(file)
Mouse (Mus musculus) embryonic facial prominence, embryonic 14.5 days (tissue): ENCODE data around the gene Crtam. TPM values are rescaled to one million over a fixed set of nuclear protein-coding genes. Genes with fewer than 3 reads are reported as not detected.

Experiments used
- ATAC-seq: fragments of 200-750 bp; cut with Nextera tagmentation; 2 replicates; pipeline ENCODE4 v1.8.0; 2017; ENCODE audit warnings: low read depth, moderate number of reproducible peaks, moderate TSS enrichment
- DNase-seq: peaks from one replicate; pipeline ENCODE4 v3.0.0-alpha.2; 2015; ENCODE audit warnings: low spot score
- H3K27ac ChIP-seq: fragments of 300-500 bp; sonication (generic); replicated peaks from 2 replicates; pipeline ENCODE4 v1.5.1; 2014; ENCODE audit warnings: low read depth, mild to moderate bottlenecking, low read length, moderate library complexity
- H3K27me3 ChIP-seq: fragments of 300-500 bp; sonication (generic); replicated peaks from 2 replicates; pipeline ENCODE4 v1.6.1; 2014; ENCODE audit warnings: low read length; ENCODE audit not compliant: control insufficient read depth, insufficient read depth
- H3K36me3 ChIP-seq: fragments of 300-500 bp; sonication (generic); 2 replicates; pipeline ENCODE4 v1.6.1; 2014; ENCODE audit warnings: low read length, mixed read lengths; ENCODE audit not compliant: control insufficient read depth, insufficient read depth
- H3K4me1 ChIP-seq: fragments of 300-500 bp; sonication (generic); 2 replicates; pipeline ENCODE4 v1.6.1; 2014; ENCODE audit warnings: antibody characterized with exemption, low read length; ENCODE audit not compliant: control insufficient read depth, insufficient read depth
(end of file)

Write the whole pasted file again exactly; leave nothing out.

Mouse (Mus musculus) embryonic facial prominence, embryonic 14.5 days (tissue): ENCODE data around the gene Crtam. TPM values are rescaled to one million over a fixed set of nuclear protein-coding genes. Genes with fewer than 3 reads are reported as not detected.

Experiments used
- ATAC-seq: fragments of 200-750 bp; cut with Nextera tagmentation; 2 replicates; pipeline ENCODE4 v1.8.0; 2017; ENCODE audit warnings: low read depth, moderate number of reproducible peaks, moderate TSS enrichment
- DNase-seq: peaks from one replicate; pipeline ENCODE4 v3.0.0-alpha.2; 2015; ENCODE audit warnings: low spot score
- H3K27ac ChIP-seq: fragments of 300-500 bp; sonication (generic); replicated peaks from 2 replicates; pipeline ENCODE4 v1.5.1; 2014; ENCODE audit warnings: low read depth, mild to moderate bottlenecking, low read length, moderate library complexity
- H3K27me3 ChIP-seq: fragments of 300-500 bp; sonication (generic); replicated peaks from 2 replicates; pipeline ENCODE4 v1.6.1; 2014; ENCODE audit warnings: low read length; ENCODE audit not compliant: control insufficient read depth, insufficient read depth
- H3K36me3 ChIP-seq: fragments of 300-500 bp; sonication (generic); 2 replicates; pipeline ENCODE4 v1.6.1; 2014; ENCODE audit warnings: low read length, mixed read lengths; ENCODE audit not compliant: control insufficient read depth, insufficient read depth
- H3K4me1 ChIP-seq: fragments of 300-500 bp; sonication (generic); 2 replicates; pipeline ENCODE4 v1.6.1; 2014; ENCODE audit warnings: antibody characterized with exemption, low read length; ENCODE audit not compliant: control insufficient read depth, insufficient read depth